Introduction Globally, over half of pregnancies in developed countries are unplanned. Identifying and understanding the prevalence and complexity surrounding pregnancy preparation among Australian women is vital to enable sensitive, responsive approaches to addressing preconception and long-term health improvements for these women with varying motivation levels. Aim This study evaluated the reliability and validity of a comprehensive pregnancy planning/ intention measure (London Measure of Unplanned Pregnancy) in a population of pregnant women (over 18 years of age) in Australia. Methods A psychometric evaluation, within a cross-sectional study comprising cognitive interviews (to assess comprehension and acceptability) and a field test. Pregnant women aged over 18 years were recruited in early pregnancy (approximately 12 weeks’ gestation). Reliability (internal consistency) was assessed using Cronbach’s alpha, corrected item-total correlations and inter-item correlations, and stability via a test-retest. Construct validity was assessed using principal components analysis and hypothesis testing. Results Six women participated in cognitive interviews and 317 in the field test. The London Measure of Unplanned Pregnancy was acceptable and well comprehended. Reliability testing demonstrated good internal consistency (alpha = 0.81, all corrected item-total correlations >0.20, all inter-item correlations positive) and excellent stability (weighted kappa = 0.92). Validity testing confirmed the unidimensional structure of the measure and all hypotheses were confirmed. Conclusions The London Measure of Unplanned Pregnancy is a valid and reliable measure of pregnancy planning/intention for the Australian population. Implementation of this measure into all maternity healthcare, research and policy settings will provide accurate population-level pregnancy planning estimates to inform, monitor and evaluate interventions to improve preconception health in Australia.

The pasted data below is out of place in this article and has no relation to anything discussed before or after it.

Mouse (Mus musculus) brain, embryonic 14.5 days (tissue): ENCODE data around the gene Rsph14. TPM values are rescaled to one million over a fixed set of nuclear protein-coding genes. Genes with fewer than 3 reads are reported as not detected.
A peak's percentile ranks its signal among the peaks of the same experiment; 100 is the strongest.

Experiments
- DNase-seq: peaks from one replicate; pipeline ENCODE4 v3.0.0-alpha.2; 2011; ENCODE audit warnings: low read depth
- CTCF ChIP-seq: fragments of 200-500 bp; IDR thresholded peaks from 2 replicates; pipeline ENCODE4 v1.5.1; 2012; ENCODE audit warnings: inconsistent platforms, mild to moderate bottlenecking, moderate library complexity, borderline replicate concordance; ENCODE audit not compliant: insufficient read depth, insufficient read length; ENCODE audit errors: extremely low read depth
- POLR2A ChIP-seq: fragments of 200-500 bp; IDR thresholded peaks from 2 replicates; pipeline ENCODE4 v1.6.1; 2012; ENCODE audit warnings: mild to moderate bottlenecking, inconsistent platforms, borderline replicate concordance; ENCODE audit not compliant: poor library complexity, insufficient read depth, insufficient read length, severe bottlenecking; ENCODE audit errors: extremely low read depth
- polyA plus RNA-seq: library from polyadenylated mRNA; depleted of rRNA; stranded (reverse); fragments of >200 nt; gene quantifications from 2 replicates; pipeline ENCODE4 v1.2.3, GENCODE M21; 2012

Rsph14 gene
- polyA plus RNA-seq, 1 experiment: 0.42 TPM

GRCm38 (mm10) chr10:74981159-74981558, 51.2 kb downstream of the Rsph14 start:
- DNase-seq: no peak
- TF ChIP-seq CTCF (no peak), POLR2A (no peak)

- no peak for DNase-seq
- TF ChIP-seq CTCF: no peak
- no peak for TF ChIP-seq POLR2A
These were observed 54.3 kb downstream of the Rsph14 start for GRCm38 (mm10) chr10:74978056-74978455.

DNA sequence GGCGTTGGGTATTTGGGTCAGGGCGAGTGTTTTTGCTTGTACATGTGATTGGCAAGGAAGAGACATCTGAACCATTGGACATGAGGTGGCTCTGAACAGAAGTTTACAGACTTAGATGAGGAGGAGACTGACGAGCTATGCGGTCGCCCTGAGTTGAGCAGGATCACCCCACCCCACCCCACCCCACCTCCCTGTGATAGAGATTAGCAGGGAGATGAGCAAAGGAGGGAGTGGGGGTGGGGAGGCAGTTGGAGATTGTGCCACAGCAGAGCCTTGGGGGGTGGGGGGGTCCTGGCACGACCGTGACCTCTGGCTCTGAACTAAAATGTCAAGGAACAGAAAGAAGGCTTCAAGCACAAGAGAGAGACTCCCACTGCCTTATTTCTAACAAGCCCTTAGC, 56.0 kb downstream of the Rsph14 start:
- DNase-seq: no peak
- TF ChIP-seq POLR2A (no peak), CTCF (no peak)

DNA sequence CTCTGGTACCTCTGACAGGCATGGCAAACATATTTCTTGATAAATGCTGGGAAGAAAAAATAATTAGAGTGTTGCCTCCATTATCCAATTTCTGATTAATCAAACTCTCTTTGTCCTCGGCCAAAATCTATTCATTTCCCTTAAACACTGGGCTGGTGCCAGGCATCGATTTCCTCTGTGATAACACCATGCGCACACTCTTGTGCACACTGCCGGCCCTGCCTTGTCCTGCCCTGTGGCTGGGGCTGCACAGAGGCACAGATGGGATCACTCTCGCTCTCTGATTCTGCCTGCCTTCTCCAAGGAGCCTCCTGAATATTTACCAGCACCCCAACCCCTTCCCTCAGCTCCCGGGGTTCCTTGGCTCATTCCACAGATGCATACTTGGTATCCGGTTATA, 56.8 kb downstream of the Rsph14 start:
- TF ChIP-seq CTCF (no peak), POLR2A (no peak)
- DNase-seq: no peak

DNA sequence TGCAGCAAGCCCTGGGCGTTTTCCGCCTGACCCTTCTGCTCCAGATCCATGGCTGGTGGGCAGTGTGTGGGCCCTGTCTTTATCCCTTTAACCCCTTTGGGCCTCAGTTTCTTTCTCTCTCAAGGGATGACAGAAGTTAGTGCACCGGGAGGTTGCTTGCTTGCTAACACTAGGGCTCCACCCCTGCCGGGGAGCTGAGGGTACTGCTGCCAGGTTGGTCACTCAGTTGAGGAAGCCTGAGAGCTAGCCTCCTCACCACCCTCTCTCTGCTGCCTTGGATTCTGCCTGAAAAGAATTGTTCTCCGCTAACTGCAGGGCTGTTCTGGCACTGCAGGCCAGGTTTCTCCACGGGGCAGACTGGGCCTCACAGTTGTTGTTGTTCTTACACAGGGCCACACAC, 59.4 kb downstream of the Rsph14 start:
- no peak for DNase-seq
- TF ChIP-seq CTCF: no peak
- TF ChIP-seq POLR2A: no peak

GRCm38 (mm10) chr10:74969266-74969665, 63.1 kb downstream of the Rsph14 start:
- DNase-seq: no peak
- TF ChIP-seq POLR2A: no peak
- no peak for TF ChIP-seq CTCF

|Publication status||Published - 1 Aug 2019|
Bibliographical noteFunding Information:
We acknowledge Medibank Private Limited for supporting this research. Medibank Private Limited provided funding and in-kind support to enable study recruitment, which would not have otherwise been possible. This does not alter our adherence to PLOS ONE policies on sharing data and materials.
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